Cutting calories? Sit down and eat

Cutting calories? Sit down and eat

This picture taken on July 25, 2017 shows a woman eating noodles, handmade
Sitting down to eat lets your mind register that you have eaten a meal, not a snack. (Photo: AFP/Dale De la Rey)

SINGAPORE: Eating a snack on the go does not fill you up as much as a sit-down meal, said experts from the University of Surrey.

The research, which was published in the journal Appetite on Oct 23, was tested on 80 women. The participants were each given a pot of pasta to eat in two ways: Either in a plastic container to be eaten standing up with a plastic spoon, or served on a ceramic plate at a table with metal cutlery.

After finishing their pasta, the participants took part in a taste test on various sweets such as chocolate biscuits and M&Ms. Those who stood while tucking into their pasta ate 50 per cent more calories in the taste test than those who ate their pasta at the table.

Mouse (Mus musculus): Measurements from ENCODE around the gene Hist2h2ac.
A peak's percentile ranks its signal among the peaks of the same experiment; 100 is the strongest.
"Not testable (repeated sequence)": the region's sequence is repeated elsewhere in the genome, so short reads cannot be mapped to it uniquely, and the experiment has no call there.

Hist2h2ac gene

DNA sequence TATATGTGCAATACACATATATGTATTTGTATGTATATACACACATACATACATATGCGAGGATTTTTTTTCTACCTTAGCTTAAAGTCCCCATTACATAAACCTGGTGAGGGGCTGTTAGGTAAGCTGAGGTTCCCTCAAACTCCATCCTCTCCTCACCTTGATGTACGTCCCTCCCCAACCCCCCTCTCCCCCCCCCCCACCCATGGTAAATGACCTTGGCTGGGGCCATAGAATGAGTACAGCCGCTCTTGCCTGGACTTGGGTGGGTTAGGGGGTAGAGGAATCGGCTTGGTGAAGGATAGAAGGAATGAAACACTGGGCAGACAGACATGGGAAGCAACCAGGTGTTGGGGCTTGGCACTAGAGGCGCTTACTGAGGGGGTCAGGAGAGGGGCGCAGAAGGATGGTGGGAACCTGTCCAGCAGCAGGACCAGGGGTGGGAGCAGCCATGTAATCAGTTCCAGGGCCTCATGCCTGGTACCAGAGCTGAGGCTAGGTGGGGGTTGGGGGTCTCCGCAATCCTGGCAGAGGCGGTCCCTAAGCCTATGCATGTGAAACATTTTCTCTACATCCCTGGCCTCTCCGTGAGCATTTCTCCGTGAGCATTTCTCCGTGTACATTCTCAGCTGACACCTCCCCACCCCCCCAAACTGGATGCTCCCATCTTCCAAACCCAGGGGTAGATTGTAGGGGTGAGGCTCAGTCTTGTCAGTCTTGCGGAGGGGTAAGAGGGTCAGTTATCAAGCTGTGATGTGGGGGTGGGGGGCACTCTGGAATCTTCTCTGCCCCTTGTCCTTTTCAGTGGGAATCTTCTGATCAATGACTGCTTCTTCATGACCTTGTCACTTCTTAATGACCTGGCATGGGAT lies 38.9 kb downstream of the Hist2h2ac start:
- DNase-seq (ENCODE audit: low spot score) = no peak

The scientists found that the difference in the way people regarded a "snack" and a "meal" determined whether they would eat more afterwards. Hence, the women who ate pasta from plastic containers while standing perceived the food as a snack rather than a meal. This is so even when the calories of the "snack" and "meal" are the same.

The study concluded that people mentally tick off their three meals a day. When they sit down to eat one of those meals, they feel that they do not need to eat again for a few hours. But if they eat a snack on the go or standing up, they do not tick it off and feel as though they still need to eat again.

Study lead Professor Jane Ogden, a health psychologist at the University of Surrey, said in a Daily Mail article on Oct 29: "It is to do with registering that you have eaten. Knowing that you have eaten is a psychological process - you tick off the fact you have had a meal." 

Source: CNA/bk

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